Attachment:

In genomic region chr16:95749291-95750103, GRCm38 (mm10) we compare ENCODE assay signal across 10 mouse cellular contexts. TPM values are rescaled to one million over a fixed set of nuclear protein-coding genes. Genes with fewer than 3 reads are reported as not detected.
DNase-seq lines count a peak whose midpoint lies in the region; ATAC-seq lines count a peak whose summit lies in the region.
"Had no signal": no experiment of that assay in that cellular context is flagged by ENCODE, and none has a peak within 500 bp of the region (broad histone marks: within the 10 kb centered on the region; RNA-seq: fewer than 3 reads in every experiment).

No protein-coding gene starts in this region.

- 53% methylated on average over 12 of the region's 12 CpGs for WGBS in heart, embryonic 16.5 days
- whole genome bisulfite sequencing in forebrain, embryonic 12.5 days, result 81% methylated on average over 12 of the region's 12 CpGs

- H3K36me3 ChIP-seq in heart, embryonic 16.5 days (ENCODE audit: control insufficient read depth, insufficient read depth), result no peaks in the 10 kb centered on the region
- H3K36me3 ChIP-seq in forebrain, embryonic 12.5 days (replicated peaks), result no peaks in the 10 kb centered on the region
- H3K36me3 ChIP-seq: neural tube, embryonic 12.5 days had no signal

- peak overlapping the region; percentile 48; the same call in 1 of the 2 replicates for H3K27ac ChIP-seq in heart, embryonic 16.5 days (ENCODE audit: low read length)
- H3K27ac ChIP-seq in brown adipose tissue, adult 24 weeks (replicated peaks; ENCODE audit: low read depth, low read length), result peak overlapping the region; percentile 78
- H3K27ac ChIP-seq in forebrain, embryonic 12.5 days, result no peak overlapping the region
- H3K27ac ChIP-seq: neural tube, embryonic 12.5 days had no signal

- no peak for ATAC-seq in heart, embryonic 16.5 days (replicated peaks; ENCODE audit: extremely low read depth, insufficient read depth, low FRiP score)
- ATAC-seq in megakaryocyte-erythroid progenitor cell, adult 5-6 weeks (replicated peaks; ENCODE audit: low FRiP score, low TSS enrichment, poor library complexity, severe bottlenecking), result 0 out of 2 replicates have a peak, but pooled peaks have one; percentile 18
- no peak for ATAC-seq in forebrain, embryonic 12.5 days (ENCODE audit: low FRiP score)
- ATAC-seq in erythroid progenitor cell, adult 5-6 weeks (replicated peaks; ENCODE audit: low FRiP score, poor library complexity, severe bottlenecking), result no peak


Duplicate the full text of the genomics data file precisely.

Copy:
In genomic region chr16:95749291-95750103, GRCm38 (mm10) we compare ENCODE assay signal across 10 mouse cellular contexts. TPM values are rescaled to one million over a fixed set of nuclear protein-coding genes. Genes with fewer than 3 reads are reported as not detected.
DNase-seq lines count a peak whose midpoint lies in the region; ATAC-seq lines count a peak whose summit lies in the region.
"Had no signal": no experiment of that assay in that cellular context is flagged by ENCODE, and none has a peak within 500 bp of the region (broad histone marks: within the 10 kb centered on the region; RNA-seq: fewer than 3 reads in every experiment).

No protein-coding gene starts in this region.

- 53% methylated on average over 12 of the region's 12 CpGs for WGBS in heart, embryonic 16.5 days
- whole genome bisulfite sequencing in forebrain, embryonic 12.5 days, result 81% methylated on average over 12 of the region's 12 CpGs

- H3K36me3 ChIP-seq in heart, embryonic 16.5 days (ENCODE audit: control insufficient read depth, insufficient read depth), result no peaks in the 10 kb centered on the region
- H3K36me3 ChIP-seq in forebrain, embryonic 12.5 days (replicated peaks), result no peaks in the 10 kb centered on the region
- H3K36me3 ChIP-seq: neural tube, embryonic 12.5 days had no signal

- peak overlapping the region; percentile 48; the same call in 1 of the 2 replicates for H3K27ac ChIP-seq in heart, embryonic 16.5 days (ENCODE audit: low read length)
- H3K27ac ChIP-seq in brown adipose tissue, adult 24 weeks (replicated peaks; ENCODE audit: low read depth, low read length), result peak overlapping the region; percentile 78
- H3K27ac ChIP-seq in forebrain, embryonic 12.5 days, result no peak overlapping the region
- H3K27ac ChIP-seq: neural tube, embryonic 12.5 days had no signal

- no peak for ATAC-seq in heart, embryonic 16.5 days (replicated peaks; ENCODE audit: extremely low read depth, insufficient read depth, low FRiP score)
- ATAC-seq in megakaryocyte-erythroid progenitor cell, adult 5-6 weeks (replicated peaks; ENCODE audit: low FRiP score, low TSS enrichment, poor library complexity, severe bottlenecking), result 0 out of 2 replicates have a peak, but pooled peaks have one; percentile 18
- no peak for ATAC-seq in forebrain, embryonic 12.5 days (ENCODE audit: low FRiP score)
- ATAC-seq in erythroid progenitor cell, adult 5-6 weeks (replicated peaks; ENCODE audit: low FRiP score, poor library complexity, severe bottlenecking), result no peak